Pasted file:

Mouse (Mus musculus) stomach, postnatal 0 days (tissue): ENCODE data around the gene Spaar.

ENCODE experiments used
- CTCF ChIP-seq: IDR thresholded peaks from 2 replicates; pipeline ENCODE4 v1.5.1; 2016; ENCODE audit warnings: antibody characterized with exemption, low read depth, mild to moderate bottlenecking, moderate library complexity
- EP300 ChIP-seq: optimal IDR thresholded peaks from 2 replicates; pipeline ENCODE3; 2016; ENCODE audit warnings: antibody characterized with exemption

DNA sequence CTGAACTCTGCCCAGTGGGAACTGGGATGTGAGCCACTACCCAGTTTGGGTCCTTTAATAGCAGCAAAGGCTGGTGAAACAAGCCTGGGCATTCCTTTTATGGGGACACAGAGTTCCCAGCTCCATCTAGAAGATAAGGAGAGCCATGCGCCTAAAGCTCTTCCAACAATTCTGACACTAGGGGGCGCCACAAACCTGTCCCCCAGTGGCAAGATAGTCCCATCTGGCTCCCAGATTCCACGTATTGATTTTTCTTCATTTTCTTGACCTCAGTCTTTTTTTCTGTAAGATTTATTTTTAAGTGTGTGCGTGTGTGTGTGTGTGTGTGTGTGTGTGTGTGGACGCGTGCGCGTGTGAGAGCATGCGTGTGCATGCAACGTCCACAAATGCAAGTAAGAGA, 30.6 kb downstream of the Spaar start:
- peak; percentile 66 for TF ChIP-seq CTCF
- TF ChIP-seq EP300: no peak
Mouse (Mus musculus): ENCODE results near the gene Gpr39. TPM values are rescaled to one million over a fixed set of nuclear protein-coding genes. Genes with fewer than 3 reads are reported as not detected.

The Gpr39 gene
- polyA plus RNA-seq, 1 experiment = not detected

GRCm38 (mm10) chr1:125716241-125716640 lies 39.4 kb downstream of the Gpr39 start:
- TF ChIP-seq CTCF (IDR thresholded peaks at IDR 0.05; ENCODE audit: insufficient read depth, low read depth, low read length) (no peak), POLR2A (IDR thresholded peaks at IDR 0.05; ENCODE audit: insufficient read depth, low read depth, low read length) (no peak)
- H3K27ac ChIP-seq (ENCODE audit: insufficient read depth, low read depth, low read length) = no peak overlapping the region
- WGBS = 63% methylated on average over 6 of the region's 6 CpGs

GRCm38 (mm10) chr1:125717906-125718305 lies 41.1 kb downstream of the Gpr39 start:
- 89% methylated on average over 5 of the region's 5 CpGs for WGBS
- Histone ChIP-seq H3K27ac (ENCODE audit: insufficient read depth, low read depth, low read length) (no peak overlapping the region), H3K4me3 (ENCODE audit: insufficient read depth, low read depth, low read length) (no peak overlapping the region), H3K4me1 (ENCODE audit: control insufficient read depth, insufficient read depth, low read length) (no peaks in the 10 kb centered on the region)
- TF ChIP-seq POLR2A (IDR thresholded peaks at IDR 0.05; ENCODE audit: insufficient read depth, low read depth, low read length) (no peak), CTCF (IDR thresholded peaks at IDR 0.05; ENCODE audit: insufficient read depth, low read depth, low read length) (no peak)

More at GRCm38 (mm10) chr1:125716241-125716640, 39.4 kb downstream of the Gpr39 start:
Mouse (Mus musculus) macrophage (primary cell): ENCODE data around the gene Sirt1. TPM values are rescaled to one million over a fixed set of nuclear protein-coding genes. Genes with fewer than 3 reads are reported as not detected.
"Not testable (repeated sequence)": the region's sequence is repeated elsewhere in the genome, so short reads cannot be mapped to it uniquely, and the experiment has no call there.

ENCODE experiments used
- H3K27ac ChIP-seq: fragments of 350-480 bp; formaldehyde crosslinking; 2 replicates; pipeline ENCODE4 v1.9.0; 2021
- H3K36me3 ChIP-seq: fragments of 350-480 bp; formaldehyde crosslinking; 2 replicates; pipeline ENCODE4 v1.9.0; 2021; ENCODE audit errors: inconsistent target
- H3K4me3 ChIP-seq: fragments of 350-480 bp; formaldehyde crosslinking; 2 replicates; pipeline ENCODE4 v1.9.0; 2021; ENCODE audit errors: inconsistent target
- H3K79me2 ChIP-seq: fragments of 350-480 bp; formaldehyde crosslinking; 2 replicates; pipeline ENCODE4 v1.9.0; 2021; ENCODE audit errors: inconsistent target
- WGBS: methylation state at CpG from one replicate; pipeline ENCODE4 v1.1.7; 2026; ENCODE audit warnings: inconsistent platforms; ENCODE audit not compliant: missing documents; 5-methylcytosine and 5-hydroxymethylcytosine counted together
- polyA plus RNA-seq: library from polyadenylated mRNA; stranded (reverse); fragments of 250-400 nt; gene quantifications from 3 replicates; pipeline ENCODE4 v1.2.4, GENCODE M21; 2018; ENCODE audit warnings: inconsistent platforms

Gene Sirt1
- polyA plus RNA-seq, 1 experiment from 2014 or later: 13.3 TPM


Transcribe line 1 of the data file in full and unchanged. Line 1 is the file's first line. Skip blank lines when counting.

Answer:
Mouse (Mus musculus) stomach, postnatal 0 days (tissue): ENCODE data around the gene Spaar.